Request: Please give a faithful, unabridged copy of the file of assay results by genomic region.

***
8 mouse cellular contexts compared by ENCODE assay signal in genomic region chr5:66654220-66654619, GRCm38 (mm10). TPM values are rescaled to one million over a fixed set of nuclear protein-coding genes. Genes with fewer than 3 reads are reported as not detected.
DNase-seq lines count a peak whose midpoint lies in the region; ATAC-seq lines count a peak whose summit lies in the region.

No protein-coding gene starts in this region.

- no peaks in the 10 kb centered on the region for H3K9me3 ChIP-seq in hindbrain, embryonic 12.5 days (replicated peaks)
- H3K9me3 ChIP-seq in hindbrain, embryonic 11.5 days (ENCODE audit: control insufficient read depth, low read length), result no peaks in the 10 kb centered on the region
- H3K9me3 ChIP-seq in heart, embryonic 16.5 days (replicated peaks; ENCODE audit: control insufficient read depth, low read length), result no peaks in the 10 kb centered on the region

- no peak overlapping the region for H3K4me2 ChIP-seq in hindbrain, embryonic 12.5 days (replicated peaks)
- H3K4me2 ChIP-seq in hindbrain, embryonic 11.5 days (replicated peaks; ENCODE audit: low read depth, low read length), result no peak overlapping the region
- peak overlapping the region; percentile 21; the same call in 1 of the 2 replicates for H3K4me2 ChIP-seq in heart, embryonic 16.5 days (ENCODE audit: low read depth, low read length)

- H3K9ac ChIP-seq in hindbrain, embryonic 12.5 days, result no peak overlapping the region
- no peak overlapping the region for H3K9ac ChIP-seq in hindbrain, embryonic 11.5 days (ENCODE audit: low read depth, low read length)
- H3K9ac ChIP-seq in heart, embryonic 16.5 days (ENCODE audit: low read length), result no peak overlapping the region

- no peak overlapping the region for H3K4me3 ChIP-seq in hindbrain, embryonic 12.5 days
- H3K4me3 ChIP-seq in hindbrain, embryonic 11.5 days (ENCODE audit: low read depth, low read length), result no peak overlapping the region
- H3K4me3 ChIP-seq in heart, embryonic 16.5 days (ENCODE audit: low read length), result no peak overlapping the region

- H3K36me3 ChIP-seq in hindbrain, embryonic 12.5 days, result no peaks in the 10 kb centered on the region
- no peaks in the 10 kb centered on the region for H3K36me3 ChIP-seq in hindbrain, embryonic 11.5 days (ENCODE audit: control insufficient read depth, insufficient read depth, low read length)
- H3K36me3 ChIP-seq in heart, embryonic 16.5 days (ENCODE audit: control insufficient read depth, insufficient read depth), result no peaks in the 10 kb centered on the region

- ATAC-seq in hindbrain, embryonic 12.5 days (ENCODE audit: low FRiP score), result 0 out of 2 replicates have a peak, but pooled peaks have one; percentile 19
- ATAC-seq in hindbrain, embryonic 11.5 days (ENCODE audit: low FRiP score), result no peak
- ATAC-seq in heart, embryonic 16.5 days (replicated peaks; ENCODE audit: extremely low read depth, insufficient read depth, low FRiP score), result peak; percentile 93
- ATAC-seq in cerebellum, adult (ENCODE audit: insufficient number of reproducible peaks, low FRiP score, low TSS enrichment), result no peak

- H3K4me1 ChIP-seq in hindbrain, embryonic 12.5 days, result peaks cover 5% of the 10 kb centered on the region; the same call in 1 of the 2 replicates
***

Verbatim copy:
8 mouse cellular contexts compared by ENCODE assay signal in genomic region chr5:66654220-66654619, GRCm38 (mm10). TPM values are rescaled to one million over a fixed set of nuclear protein-coding genes. Genes with fewer than 3 reads are reported as not detected.
DNase-seq lines count a peak whose midpoint lies in the region; ATAC-seq lines count a peak whose summit lies in the region.

No protein-coding gene starts in this region.

- no peaks in the 10 kb centered on the region for H3K9me3 ChIP-seq in hindbrain, embryonic 12.5 days (replicated peaks)
- H3K9me3 ChIP-seq in hindbrain, embryonic 11.5 days (ENCODE audit: control insufficient read depth, low read length), result no peaks in the 10 kb centered on the region
- H3K9me3 ChIP-seq in heart, embryonic 16.5 days (replicated peaks; ENCODE audit: control insufficient read depth, low read length), result no peaks in the 10 kb centered on the region

- no peak overlapping the region for H3K4me2 ChIP-seq in hindbrain, embryonic 12.5 days (replicated peaks)
- H3K4me2 ChIP-seq in hindbrain, embryonic 11.5 days (replicated peaks; ENCODE audit: low read depth, low read length), result no peak overlapping the region
- peak overlapping the region; percentile 21; the same call in 1 of the 2 replicates for H3K4me2 ChIP-seq in heart, embryonic 16.5 days (ENCODE audit: low read depth, low read length)

- H3K9ac ChIP-seq in hindbrain, embryonic 12.5 days, result no peak overlapping the region
- no peak overlapping the region for H3K9ac ChIP-seq in hindbrain, embryonic 11.5 days (ENCODE audit: low read depth, low read length)
- H3K9ac ChIP-seq in heart, embryonic 16.5 days (ENCODE audit: low read length), result no peak overlapping the region

- no peak overlapping the region for H3K4me3 ChIP-seq in hindbrain, embryonic 12.5 days
- H3K4me3 ChIP-seq in hindbrain, embryonic 11.5 days (ENCODE audit: low read depth, low read length), result no peak overlapping the region
- H3K4me3 ChIP-seq in heart, embryonic 16.5 days (ENCODE audit: low read length), result no peak overlapping the region

- H3K36me3 ChIP-seq in hindbrain, embryonic 12.5 days, result no peaks in the 10 kb centered on the region
- no peaks in the 10 kb centered on the region for H3K36me3 ChIP-seq in hindbrain, embryonic 11.5 days (ENCODE audit: control insufficient read depth, insufficient read depth, low read length)
- H3K36me3 ChIP-seq in heart, embryonic 16.5 days (ENCODE audit: control insufficient read depth, insufficient read depth), result no peaks in the 10 kb centered on the region

- ATAC-seq in hindbrain, embryonic 12.5 days (ENCODE audit: low FRiP score), result 0 out of 2 replicates have a peak, but pooled peaks have one; percentile 19
- ATAC-seq in hindbrain, embryonic 11.5 days (ENCODE audit: low FRiP score), result no peak
- ATAC-seq in heart, embryonic 16.5 days (replicated peaks; ENCODE audit: extremely low read depth, insufficient read depth, low FRiP score), result peak; percentile 93
- ATAC-seq in cerebellum, adult (ENCODE audit: insufficient number of reproducible peaks, low FRiP score, low TSS enrichment), result no peak

- H3K4me1 ChIP-seq in hindbrain, embryonic 12.5 days, result peaks cover 5% of the 10 kb centered on the region; the same call in 1 of the 2 replicates